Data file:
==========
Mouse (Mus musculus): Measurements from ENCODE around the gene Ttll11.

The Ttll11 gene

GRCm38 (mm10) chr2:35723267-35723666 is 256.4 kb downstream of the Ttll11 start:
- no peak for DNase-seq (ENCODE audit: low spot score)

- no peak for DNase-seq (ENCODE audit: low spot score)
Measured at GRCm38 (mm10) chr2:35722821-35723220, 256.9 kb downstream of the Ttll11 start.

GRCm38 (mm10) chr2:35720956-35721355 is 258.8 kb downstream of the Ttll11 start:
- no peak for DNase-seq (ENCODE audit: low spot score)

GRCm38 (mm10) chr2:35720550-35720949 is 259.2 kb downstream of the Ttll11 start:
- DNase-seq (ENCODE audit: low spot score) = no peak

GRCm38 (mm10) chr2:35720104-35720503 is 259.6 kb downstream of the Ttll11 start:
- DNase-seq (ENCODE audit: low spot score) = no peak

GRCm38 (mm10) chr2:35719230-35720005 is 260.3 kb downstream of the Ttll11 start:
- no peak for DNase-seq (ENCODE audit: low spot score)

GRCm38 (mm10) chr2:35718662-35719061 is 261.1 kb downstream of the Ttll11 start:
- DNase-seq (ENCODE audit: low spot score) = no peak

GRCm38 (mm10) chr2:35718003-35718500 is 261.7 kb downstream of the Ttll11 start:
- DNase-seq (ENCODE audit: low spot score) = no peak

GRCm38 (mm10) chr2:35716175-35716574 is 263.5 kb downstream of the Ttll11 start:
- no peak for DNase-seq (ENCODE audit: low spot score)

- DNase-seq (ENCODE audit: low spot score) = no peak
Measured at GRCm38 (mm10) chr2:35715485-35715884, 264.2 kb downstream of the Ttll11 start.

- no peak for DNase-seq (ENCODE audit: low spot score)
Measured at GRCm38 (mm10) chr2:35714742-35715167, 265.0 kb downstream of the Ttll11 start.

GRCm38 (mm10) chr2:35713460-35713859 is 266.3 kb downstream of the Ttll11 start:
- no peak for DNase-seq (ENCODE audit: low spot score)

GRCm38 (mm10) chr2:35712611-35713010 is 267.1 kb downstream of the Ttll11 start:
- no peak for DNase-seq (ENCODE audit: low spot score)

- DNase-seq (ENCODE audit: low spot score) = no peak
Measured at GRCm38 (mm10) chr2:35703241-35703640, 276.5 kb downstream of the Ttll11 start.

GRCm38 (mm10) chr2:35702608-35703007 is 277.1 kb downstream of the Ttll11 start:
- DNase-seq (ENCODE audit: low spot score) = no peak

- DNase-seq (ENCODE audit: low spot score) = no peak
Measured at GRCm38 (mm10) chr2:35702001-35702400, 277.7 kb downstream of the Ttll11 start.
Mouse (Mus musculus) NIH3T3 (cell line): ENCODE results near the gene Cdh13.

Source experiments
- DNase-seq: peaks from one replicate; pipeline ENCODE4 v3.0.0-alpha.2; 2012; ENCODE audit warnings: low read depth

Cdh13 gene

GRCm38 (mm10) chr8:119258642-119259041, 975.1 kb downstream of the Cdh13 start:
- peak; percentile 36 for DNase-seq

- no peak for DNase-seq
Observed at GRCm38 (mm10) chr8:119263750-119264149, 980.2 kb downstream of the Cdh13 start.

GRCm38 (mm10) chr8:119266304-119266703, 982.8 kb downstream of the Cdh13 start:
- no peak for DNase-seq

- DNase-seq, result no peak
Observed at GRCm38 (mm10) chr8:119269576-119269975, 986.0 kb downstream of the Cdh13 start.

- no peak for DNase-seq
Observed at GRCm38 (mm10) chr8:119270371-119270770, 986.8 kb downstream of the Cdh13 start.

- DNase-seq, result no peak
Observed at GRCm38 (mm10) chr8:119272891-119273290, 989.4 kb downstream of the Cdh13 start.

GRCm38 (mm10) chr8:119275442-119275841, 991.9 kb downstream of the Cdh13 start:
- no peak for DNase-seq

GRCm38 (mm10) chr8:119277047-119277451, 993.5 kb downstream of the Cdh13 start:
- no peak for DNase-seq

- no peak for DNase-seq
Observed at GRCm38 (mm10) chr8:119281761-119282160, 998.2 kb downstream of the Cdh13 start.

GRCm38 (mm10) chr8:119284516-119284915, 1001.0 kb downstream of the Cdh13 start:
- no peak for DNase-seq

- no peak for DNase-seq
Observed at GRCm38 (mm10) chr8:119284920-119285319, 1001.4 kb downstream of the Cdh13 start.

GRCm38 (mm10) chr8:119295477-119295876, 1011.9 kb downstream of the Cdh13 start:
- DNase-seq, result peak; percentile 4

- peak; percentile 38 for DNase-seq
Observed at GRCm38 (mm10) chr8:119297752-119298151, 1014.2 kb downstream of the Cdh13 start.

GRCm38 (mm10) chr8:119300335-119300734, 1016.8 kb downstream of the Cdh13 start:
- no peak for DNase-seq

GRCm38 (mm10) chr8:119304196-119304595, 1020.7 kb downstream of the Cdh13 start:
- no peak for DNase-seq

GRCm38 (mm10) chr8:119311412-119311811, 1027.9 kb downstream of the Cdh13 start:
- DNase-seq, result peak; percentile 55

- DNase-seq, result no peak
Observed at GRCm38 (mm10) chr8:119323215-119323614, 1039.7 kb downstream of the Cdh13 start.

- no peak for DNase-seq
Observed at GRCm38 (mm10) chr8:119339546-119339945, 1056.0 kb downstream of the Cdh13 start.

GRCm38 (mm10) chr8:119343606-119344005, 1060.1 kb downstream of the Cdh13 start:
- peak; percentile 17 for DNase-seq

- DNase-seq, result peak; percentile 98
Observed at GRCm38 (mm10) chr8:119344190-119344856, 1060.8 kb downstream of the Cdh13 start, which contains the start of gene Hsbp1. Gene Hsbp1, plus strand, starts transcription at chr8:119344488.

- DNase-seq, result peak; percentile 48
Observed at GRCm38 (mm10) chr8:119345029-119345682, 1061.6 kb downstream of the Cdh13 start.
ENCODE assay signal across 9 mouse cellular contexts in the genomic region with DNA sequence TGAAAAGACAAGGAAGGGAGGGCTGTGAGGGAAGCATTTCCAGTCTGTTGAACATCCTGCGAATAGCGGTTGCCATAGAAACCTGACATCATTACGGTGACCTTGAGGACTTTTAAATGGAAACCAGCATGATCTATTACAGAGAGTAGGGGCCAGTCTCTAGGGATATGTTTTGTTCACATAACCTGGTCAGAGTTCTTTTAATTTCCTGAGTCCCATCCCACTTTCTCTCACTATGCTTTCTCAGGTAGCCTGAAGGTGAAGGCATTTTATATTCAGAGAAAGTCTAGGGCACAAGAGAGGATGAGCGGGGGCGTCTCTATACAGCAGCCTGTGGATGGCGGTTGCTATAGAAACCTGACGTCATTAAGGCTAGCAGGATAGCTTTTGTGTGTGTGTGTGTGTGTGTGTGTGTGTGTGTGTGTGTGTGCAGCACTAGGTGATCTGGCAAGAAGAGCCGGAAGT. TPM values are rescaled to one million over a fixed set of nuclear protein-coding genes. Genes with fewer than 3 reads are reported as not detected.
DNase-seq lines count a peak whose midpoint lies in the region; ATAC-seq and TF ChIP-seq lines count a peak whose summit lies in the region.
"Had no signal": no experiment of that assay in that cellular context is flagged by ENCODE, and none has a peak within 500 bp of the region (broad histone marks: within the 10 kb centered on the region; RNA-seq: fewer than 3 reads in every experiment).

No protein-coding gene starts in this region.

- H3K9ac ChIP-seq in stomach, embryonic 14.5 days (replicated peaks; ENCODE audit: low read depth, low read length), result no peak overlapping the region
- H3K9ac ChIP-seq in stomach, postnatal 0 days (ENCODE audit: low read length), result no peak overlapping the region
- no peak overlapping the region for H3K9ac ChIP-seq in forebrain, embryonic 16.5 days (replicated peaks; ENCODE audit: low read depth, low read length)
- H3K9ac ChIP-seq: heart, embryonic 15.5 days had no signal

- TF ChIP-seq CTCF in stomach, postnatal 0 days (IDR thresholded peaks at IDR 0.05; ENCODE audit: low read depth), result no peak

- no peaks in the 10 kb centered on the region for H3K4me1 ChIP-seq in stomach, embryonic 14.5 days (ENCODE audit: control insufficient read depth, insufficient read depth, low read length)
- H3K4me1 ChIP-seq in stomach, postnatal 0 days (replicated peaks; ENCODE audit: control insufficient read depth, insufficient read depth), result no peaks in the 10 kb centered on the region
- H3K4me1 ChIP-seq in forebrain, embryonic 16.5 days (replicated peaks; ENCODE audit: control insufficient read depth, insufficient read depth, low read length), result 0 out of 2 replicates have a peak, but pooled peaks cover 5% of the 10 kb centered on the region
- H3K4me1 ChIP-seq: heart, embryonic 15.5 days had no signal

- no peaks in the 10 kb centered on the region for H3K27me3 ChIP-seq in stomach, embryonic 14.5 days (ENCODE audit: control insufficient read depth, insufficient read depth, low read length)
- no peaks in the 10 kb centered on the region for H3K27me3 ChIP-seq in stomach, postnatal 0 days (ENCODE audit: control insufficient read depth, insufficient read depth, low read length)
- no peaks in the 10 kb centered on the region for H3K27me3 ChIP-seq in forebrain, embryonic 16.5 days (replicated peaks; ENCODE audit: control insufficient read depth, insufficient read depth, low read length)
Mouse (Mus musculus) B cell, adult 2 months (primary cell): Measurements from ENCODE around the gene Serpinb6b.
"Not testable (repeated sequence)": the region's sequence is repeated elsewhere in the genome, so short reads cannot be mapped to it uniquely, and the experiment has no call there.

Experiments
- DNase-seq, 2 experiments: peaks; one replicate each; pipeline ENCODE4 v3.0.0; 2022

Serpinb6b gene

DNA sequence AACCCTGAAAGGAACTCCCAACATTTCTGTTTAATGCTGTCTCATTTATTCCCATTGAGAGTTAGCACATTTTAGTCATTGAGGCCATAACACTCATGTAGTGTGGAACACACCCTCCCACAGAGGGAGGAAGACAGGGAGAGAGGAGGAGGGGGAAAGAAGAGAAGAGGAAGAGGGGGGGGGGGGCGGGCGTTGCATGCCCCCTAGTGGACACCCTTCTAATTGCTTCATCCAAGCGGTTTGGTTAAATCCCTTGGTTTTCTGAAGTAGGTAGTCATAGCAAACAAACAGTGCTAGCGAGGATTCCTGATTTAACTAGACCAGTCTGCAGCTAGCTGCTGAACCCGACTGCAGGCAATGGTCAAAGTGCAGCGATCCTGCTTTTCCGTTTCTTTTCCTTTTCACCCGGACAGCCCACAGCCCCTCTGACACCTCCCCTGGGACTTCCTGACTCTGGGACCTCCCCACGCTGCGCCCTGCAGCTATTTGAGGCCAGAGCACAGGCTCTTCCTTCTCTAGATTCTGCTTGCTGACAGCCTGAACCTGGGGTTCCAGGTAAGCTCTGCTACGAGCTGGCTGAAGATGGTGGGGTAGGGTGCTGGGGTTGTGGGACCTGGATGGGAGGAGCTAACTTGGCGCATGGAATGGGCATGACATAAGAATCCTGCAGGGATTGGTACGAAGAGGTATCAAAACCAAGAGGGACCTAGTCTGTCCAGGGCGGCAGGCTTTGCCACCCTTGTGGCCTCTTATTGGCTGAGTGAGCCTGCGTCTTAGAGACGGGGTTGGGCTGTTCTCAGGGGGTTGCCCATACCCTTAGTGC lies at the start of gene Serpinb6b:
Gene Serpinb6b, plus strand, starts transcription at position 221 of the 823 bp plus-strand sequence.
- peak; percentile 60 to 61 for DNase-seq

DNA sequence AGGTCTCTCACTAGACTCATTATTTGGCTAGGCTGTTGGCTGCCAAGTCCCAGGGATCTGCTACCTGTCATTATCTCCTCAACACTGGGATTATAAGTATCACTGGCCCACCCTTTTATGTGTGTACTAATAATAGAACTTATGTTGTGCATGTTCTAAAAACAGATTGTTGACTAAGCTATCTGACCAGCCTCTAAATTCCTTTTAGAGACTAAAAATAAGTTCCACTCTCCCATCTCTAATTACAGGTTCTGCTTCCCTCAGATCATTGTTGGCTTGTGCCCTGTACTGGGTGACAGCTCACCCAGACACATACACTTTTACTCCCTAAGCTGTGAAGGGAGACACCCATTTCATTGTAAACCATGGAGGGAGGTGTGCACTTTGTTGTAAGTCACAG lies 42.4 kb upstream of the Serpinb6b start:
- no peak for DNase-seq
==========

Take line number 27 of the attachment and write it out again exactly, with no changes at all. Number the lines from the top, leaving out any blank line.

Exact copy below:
GRCm38 (mm10) chr2:35712611-35713010 is 267.1 kb downstream of the Ttll11 start: